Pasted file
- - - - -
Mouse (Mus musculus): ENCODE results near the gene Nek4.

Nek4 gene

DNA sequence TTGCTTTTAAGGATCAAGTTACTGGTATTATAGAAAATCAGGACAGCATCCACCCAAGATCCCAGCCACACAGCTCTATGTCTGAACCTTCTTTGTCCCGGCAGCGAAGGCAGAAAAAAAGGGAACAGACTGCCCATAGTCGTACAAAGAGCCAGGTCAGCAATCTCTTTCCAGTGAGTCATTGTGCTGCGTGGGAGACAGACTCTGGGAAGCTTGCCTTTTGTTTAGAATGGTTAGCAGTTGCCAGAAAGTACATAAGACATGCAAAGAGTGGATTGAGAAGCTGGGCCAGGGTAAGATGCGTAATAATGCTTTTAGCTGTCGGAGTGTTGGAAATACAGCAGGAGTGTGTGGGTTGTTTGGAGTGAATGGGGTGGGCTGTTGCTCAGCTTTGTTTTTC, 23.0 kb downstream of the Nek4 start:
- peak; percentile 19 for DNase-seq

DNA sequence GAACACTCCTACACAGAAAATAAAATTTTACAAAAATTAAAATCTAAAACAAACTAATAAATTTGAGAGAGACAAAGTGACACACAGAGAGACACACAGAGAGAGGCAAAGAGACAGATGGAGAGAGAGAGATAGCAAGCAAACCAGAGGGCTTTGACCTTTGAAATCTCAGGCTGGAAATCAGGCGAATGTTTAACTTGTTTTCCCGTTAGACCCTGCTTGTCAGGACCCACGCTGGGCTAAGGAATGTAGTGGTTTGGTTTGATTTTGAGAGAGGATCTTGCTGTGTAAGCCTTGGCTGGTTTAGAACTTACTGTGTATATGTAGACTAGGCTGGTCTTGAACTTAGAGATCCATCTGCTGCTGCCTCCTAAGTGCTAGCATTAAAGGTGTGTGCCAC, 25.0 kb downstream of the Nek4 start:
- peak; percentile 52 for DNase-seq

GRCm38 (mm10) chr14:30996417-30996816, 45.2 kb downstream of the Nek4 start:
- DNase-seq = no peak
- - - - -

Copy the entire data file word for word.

Mouse (Mus musculus): ENCODE results near the gene Nek4.

Nek4 gene

DNA sequence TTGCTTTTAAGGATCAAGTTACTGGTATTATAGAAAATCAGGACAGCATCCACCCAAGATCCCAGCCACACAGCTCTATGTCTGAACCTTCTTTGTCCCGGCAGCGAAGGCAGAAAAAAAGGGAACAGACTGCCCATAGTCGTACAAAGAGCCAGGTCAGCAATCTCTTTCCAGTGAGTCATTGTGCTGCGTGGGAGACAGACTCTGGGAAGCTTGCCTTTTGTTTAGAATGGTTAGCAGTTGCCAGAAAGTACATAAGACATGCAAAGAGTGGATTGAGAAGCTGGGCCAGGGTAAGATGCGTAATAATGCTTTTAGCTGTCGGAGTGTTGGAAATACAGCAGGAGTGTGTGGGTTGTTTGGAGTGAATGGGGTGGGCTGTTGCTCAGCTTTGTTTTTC, 23.0 kb downstream of the Nek4 start:
- peak; percentile 19 for DNase-seq

DNA sequence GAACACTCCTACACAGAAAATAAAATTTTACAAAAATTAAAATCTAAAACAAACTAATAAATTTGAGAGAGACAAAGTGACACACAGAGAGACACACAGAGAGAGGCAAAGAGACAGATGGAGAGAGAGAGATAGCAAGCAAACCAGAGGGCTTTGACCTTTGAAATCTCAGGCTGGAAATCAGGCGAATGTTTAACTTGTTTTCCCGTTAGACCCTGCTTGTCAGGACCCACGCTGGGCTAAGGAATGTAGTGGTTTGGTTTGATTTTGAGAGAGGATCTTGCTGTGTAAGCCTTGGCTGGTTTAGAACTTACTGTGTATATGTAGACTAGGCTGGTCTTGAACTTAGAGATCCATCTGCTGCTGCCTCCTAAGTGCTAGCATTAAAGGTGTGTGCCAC, 25.0 kb downstream of the Nek4 start:
- peak; percentile 52 for DNase-seq

GRCm38 (mm10) chr14:30996417-30996816, 45.2 kb downstream of the Nek4 start:
- DNase-seq = no peak